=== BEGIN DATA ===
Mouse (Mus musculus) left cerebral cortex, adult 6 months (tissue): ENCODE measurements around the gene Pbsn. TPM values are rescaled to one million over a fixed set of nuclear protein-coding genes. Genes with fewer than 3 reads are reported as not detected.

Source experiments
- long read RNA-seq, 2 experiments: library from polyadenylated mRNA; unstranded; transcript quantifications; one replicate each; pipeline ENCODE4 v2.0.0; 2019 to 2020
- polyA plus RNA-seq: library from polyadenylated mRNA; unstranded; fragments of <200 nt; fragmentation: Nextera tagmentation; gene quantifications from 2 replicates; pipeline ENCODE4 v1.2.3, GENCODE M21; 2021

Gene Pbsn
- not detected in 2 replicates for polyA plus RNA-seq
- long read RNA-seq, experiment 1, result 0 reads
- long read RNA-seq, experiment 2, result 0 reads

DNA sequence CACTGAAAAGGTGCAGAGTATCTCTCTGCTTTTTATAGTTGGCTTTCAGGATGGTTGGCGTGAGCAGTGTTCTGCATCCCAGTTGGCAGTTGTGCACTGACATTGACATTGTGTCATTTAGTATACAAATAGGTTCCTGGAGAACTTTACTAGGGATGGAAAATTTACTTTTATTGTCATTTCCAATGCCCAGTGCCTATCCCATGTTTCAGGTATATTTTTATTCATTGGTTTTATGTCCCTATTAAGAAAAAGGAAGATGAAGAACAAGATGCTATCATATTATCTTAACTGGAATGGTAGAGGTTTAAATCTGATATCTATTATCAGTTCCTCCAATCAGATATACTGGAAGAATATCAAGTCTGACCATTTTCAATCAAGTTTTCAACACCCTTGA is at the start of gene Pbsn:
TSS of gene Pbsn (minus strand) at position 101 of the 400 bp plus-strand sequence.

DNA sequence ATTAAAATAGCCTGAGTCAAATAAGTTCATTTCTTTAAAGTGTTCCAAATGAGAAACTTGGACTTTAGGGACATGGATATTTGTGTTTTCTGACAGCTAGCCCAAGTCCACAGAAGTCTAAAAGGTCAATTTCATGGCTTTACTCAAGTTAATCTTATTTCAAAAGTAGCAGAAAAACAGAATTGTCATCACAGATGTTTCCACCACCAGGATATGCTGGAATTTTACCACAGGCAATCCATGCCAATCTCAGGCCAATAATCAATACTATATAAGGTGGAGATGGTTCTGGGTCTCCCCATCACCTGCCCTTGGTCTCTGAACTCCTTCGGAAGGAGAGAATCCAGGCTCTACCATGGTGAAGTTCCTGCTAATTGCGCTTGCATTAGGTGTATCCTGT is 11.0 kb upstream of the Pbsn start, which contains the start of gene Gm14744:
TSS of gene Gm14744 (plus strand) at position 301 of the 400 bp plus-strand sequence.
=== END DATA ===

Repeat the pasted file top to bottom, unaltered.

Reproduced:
Mouse (Mus musculus) left cerebral cortex, adult 6 months (tissue): ENCODE measurements around the gene Pbsn. TPM values are rescaled to one million over a fixed set of nuclear protein-coding genes. Genes with fewer than 3 reads are reported as not detected.

Source experiments
- long read RNA-seq, 2 experiments: library from polyadenylated mRNA; unstranded; transcript quantifications; one replicate each; pipeline ENCODE4 v2.0.0; 2019 to 2020
- polyA plus RNA-seq: library from polyadenylated mRNA; unstranded; fragments of <200 nt; fragmentation: Nextera tagmentation; gene quantifications from 2 replicates; pipeline ENCODE4 v1.2.3, GENCODE M21; 2021

Gene Pbsn
- not detected in 2 replicates for polyA plus RNA-seq
- long read RNA-seq, experiment 1, result 0 reads
- long read RNA-seq, experiment 2, result 0 reads

DNA sequence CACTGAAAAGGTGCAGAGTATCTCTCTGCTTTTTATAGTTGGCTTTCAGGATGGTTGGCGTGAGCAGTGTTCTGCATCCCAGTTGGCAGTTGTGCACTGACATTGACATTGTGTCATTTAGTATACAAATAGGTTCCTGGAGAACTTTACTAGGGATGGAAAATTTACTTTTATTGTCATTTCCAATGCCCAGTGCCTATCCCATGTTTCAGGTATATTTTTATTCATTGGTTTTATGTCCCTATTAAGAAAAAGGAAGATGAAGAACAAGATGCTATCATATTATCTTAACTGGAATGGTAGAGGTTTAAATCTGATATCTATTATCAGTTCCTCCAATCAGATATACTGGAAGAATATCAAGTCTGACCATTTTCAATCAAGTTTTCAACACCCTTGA is at the start of gene Pbsn:
TSS of gene Pbsn (minus strand) at position 101 of the 400 bp plus-strand sequence.

DNA sequence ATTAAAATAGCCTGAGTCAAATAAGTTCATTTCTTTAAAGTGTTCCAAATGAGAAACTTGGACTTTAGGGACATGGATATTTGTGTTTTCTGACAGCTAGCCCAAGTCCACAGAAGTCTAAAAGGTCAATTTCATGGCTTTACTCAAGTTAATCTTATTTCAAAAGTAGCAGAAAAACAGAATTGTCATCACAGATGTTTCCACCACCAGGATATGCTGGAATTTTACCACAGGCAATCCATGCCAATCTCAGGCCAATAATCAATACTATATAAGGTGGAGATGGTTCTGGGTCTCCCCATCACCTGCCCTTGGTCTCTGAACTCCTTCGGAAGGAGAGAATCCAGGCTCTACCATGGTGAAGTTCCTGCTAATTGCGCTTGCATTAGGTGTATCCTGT is 11.0 kb upstream of the Pbsn start, which contains the start of gene Gm14744:
TSS of gene Gm14744 (plus strand) at position 301 of the 400 bp plus-strand sequence.